The Chairperson noted that in the following week the Committee would be presented with a revised Bill, which would contain these amendments, and the Committee would again discuss the contents.  The Chairperson noted that there were no disagreements with the proposed amendments so far.

Local Government Turnaround Strategy (LGTAS): Department of Cooperative Governance and traditional Affairs (COGTA) briefing
Mr Muthotho Sigidi, Acting Director General, Department of Cooperative Governance and Traditional Affairs, tabled the presentation.

Mr George Seitisho, Portfolio Manager: Local Government Turnaround, COGTA, stated that his  presentation would cover the Local Government Turnaround Strategy and Delivery Agreement, which incorporated the Programme of Action on Outcome 9. He would also give an overview of the progress from April to December 2010 and strategic recommendations that had already been submitted to the Cabinet Committee. 

Mr Seitisho outlined the vision for local government (see attached presentation).  There were seven outputs as part of the Delivery Agreement. Progress on Output 1: A Differentiated Approach to Municipal Financing, Planning and Support, included the reaching of consensus amongst key stakeholders on the development of a policy framework for differentiation.  The Department of Human Settlement (DHS) had also initiated the first level of accreditation in the current six metros.  Output 2 related to Improved Access to Basic Services. Here, he noted the current figures for national access to basic services. 93% of total households had access to water, 70% of total households had access to sanitation by 30 September 2010, 82% of total households had access to electricity by  30 November 2010, and 69% of total households had access to refuse removal services as at 30 June 2010. He also noted that another achievement under Output 2 was that the business case for the establishment of the Special Purpose Vehicle (SPV) had been approved by the Minister, and the concept paper and framework for the 'Business-adopt-a-municipality' was drafted.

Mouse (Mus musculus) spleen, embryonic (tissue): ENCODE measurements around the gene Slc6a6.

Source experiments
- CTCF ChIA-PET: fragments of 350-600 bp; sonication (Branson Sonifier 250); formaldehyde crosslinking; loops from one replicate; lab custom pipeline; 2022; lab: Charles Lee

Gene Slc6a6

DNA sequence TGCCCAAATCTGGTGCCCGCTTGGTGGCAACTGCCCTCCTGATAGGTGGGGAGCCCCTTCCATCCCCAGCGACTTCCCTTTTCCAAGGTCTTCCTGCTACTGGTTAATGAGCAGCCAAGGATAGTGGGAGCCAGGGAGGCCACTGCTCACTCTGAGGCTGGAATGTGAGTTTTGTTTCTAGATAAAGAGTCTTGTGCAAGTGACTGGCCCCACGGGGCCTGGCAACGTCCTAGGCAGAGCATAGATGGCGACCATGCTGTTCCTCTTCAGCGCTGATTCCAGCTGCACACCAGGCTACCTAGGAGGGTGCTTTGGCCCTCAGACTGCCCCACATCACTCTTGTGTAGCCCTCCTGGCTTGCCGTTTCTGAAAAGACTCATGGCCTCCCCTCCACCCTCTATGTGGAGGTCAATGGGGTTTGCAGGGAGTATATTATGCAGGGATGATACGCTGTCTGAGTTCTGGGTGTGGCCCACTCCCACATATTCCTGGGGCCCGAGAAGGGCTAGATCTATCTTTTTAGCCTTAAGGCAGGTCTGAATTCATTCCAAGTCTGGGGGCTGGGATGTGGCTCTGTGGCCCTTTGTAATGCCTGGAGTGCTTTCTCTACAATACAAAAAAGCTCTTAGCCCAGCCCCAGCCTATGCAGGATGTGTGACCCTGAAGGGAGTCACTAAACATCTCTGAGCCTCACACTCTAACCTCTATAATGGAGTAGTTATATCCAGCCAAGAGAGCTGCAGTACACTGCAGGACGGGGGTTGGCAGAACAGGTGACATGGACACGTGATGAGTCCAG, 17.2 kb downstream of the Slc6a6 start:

Progress on Output 3: Implementation of the Community Work Programme, included creation of 81 412 work opportunities, and implementation of the programme in 56 sites in nine Provinces, across 46 Municipalities, covering over 400 wards.  However, the current financial allocation over the Medium Term Expenditure Framework (MTEF) was unlikely to sustain the momentum of job creation in the future.